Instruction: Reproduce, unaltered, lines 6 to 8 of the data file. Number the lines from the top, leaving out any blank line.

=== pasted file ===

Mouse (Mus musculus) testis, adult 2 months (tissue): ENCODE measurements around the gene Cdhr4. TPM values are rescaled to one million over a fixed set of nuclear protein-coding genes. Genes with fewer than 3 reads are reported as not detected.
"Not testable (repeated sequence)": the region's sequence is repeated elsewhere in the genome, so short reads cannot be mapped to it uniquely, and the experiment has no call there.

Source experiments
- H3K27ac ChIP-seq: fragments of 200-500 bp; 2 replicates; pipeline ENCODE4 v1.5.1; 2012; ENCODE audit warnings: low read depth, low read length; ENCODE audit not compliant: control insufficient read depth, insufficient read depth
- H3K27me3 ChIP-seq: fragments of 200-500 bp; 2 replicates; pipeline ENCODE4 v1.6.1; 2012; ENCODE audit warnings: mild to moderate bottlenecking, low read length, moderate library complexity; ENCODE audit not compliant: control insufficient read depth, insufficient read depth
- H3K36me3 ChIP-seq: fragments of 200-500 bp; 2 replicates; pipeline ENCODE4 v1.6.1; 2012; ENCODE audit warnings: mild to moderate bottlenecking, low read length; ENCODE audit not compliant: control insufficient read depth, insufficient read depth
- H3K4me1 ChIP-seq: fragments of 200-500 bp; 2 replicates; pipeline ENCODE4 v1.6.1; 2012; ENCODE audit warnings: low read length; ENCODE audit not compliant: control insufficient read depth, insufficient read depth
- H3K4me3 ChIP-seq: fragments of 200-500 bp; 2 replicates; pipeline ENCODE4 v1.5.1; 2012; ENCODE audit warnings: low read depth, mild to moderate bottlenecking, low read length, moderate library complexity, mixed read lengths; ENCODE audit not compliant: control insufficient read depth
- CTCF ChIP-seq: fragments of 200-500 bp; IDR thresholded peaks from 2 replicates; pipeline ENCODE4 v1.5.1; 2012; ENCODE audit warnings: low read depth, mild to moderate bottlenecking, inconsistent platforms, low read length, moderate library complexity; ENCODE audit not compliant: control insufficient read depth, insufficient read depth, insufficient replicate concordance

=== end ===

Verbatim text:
- H3K36me3 ChIP-seq: fragments of 200-500 bp; 2 replicates; pipeline ENCODE4 v1.6.1; 2012; ENCODE audit warnings: mild to moderate bottlenecking, low read length; ENCODE audit not compliant: control insufficient read depth, insufficient read depth
- H3K4me1 ChIP-seq: fragments of 200-500 bp; 2 replicates; pipeline ENCODE4 v1.6.1; 2012; ENCODE audit warnings: low read length; ENCODE audit not compliant: control insufficient read depth, insufficient read depth
- H3K4me3 ChIP-seq: fragments of 200-500 bp; 2 replicates; pipeline ENCODE4 v1.5.1; 2012; ENCODE audit warnings: low read depth, mild to moderate bottlenecking, low read length, moderate library complexity, mixed read lengths; ENCODE audit not compliant: control insufficient read depth